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BMW is gearing up for a major electric assault on the world's car markets in the next 24 months, with four new battery-powered vehicles.
The Munich firm already sells the all-electric i3 (150,000 of which have been sold to date) but its electric range is about to expand dramatically. By the end of this year, the all-electric MINI Cooper S-E will have been launched, and early next year, we'll get the electric BMW iX3 SUV, which will be built in a new factory in Shenyang, China. Then in 2021, we'll see the iNEXT - BMW's rival to the Audi e-Tron quattro and Mercedes EQC - and the i4, a sleek four-door coupe electric model.
"Our market is global. We don't want to tell people what to do; we want our products to inspire people all over the world. Our flexible electrification strategy underlines this approach and enables us to serve very different regions of the world, as the introduction of alternative drive trains is proceeding at a different pace in different markets," emphasised Harald Krüger, Chairman of the Board of Management of BMW AG, at the company's Annual General Meeting in Munich on Thursday. "Technological openness is key to being prepared for the regulatory requirements and customer wishes in different markets," he added.
By 2025, BMW wants to have at least 25 electrified models - including plug-in hybrids - on sale. The new 3 Series plug-in versions will be launched this summer, alongside new plug-in models of the 7 Series and X5, which upgrade from four-cylinder to straight-six petrol power. A plugin X1 is also on the way (and in fact is already on sale in China).
"Technology openness also means continuing to improve our already efficient combustion engines. We are systematically driving e-mobility with both fully-electric vehicles and plug-in hybrids, and investing in new technologies such as fuel cells. We believe it would be a mistake to rely on just one technology, as that could jeopardise prosperity in Germany," said Krüger.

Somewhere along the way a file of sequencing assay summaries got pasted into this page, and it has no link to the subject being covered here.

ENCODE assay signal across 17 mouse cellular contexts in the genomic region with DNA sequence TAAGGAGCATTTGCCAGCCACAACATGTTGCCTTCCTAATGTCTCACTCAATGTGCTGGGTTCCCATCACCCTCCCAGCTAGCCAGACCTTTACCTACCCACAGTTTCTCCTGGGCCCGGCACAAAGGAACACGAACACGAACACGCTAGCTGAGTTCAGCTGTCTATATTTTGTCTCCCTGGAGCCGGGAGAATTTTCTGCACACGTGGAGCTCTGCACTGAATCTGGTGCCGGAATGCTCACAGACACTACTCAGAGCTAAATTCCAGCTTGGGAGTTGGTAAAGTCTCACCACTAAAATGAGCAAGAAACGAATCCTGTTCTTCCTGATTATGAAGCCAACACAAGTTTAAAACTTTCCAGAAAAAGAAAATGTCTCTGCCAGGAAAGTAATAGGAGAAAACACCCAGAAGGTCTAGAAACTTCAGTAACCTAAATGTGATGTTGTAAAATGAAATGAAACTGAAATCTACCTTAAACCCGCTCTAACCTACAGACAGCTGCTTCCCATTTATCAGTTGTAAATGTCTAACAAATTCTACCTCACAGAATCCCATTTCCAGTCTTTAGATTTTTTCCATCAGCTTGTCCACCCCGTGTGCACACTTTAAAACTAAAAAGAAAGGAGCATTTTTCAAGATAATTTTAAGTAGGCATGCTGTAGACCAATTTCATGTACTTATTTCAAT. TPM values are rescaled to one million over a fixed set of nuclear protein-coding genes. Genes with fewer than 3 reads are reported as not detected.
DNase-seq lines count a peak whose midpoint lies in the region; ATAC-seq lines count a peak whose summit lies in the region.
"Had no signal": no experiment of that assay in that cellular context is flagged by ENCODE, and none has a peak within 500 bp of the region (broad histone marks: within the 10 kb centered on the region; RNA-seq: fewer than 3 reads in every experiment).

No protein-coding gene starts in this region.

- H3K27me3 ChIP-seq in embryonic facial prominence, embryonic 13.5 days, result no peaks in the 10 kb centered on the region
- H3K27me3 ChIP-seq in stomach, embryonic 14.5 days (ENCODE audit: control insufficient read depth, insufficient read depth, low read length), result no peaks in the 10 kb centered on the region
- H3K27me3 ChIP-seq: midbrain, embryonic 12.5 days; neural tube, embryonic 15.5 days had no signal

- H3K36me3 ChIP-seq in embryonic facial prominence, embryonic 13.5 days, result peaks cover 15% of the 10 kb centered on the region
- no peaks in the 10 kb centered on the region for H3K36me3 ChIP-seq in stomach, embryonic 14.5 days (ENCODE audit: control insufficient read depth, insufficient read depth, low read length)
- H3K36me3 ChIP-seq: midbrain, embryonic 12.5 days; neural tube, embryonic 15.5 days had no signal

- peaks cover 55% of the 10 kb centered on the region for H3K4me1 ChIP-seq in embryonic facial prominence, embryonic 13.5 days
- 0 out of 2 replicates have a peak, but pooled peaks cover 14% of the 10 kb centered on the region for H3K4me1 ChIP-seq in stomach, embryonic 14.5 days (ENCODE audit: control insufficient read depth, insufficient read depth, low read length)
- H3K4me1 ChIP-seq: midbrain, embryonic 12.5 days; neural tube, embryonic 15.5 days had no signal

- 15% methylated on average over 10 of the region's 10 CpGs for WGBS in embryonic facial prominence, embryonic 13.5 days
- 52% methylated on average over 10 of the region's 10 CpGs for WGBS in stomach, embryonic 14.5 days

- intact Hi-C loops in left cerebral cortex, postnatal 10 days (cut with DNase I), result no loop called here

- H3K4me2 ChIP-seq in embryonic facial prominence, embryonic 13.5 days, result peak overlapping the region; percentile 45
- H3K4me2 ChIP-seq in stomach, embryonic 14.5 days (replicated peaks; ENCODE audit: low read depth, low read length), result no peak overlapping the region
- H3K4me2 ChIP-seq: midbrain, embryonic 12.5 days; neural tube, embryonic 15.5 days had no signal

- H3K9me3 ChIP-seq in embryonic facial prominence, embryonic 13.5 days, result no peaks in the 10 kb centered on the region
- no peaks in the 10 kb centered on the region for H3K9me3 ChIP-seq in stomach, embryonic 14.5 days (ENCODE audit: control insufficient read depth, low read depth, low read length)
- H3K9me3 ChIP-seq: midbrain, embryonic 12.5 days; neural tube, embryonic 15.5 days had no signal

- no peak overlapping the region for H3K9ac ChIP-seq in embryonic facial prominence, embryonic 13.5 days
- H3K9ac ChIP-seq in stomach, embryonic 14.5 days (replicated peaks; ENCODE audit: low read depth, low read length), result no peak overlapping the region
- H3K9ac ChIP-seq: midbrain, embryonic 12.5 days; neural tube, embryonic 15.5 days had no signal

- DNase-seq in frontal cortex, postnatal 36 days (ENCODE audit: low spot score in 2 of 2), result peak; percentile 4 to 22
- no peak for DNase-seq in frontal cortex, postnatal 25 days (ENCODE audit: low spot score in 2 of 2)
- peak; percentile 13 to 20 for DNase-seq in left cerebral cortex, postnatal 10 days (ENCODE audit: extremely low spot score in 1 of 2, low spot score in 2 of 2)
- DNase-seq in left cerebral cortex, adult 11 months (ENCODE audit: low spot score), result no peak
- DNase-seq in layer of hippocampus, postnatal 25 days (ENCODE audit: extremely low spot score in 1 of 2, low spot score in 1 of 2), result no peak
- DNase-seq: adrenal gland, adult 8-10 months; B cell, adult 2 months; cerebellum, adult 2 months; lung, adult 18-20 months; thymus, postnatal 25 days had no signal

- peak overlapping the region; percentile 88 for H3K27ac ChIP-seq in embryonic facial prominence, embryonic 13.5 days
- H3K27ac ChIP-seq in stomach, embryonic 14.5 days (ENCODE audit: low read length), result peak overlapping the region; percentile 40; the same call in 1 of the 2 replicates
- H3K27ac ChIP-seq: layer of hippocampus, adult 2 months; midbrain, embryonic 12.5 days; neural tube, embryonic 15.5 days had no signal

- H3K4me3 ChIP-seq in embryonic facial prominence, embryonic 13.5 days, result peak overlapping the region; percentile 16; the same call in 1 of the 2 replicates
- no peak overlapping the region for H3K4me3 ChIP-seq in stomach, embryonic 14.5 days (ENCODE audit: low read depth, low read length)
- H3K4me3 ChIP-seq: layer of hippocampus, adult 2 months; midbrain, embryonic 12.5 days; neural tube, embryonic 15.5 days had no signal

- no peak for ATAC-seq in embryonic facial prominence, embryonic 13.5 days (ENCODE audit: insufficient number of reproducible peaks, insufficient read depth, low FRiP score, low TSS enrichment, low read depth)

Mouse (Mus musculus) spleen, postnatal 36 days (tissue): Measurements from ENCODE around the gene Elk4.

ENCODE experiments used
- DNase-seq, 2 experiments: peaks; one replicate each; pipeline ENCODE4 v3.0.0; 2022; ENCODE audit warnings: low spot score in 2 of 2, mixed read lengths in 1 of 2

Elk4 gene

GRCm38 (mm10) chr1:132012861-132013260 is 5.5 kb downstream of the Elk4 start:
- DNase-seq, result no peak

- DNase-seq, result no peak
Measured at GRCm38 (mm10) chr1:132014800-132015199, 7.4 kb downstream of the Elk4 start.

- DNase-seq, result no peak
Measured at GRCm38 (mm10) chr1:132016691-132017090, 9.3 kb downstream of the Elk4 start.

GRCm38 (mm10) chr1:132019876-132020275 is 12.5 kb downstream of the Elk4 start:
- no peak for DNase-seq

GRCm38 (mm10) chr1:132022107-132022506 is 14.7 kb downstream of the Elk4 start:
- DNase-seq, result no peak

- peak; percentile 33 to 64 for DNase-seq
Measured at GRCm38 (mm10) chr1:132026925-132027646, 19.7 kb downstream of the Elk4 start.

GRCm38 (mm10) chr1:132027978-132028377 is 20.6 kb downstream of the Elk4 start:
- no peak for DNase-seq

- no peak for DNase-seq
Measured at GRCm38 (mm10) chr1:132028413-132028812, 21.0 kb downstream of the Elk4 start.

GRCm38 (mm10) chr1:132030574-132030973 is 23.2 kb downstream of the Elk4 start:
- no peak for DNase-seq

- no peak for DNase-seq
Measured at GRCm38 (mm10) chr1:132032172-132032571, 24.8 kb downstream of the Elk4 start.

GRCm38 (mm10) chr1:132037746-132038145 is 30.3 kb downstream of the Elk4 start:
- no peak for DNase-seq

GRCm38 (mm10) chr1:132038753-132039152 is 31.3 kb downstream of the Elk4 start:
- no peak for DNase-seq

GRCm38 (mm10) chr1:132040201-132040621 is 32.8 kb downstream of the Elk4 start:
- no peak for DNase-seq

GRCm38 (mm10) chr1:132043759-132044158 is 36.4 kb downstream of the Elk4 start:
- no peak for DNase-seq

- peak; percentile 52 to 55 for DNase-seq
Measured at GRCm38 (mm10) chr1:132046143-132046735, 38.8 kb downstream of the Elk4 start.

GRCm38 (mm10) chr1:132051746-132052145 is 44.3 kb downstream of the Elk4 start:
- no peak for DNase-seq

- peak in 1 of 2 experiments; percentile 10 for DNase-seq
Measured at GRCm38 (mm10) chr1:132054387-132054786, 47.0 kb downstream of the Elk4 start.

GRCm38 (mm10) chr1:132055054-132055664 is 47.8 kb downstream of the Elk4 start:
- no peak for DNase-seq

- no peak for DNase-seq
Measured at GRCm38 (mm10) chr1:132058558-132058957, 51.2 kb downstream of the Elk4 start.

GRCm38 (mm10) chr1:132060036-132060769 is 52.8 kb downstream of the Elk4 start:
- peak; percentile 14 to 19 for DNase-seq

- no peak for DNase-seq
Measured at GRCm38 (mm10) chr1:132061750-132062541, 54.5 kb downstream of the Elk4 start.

BMW wants to maximise the potential of plugin hybrids to help it meet not only incoming new legislation limiting the CO2 emissions of car manufacturers, but also to get around potential city centre restrictions for all but the cleanest vehicles. According to BMW's research: "The effective role plug-in hybrids can play in achieving emission-free mobility in cities is demonstrated by the example from the Netherlands: In conjunction with the City of Rotterdam, the BMW Group has implemented a pilot project to increase the use of electric power by plug-in hybrids in the city. Preliminary results indicate that participating customers drove over 90 per cent in electric mode in a specially defined "e-zone" within Rotterdam."
Krüger added: "We all have a responsibility to ensure a world worth living in for our children. We are bringing the right products to achieve this onto the market and have set ourselves the goal of purchasing electricity for our locations worldwide exclusively from renewable sources from 2020 on. By 2020, we also aim to have reduced the CO2 emissions of our new vehicle fleet in Europe by at least 50 pe cent compared to 1995 levels. By the end of 2018, we had already achieved 42 percent."